Buckle up. This is it. We are about to find out if our damaged global economy will shift into a sharp recovery or, rather, if a long and relentless recession lies ahead. June will deliver answers.
The initial COVID-19 outbreak has now swept the planet, and the economic readings so far have mainly measured the breadth and depth of the wounds. Ghastly readings on industrial production, unemployment and table bookings were — in some cases literally – off the charts. Over the next few weeks, the sharpest investors will be watching for the second waves of the disease, second waves of macro data and second waves of corporate earnings. All three sets of readings will begin to deliver a sense of the early recovery rather than a measure of the global lockdown itself.
With much of the supply side coming rapidly back on line, the biggest questions remain around how quickly demand will return. The likeliest answers will paint a highly differentiated picture across regions, industries and companies. Currently, the outlook is much better in Asia than in Europe and the United States and brighter for industries such as health care and technology than it is for retail and leisure.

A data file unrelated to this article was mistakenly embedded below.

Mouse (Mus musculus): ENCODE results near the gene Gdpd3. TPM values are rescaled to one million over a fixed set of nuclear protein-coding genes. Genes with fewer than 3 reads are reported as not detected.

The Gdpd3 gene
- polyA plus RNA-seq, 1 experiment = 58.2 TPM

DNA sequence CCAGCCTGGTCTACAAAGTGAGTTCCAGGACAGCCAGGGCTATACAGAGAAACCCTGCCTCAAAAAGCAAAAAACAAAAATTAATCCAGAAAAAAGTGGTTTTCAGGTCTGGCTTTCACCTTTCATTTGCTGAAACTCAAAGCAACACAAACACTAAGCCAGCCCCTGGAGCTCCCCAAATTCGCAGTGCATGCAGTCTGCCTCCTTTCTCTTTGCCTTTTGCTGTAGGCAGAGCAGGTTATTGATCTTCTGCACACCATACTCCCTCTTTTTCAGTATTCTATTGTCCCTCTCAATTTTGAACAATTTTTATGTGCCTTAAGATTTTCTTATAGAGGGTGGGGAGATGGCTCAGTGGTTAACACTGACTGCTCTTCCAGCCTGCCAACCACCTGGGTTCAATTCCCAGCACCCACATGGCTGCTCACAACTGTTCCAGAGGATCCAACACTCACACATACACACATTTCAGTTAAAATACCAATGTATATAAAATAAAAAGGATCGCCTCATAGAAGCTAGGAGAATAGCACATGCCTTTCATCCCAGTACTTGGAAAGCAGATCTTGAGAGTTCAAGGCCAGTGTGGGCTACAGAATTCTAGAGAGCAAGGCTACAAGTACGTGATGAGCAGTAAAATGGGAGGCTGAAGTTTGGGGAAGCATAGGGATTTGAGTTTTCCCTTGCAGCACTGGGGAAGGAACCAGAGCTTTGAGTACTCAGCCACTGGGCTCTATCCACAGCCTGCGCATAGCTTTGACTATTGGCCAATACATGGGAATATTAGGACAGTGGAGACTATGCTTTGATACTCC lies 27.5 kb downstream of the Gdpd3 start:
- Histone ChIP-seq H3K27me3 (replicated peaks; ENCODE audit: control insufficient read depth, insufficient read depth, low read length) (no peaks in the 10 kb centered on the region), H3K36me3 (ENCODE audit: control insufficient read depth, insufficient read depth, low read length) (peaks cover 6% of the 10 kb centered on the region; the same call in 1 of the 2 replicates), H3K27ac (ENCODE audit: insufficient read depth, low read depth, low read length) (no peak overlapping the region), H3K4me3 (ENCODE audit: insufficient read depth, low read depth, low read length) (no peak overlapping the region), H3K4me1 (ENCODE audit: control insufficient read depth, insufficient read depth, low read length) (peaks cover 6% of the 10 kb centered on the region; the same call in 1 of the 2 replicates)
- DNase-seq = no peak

But June will confirm or confound these expectations. We should not be surprised to be surprised.
The second wave of infections will clearly be most important. The base case remains that a relaxation of government restrictions on movement in recent weeks will lead to isolated, but manageable, outbreaks. Still, we should retain some humility about just how little we know about COVID-19 itself, how it spreads and who is vulnerable.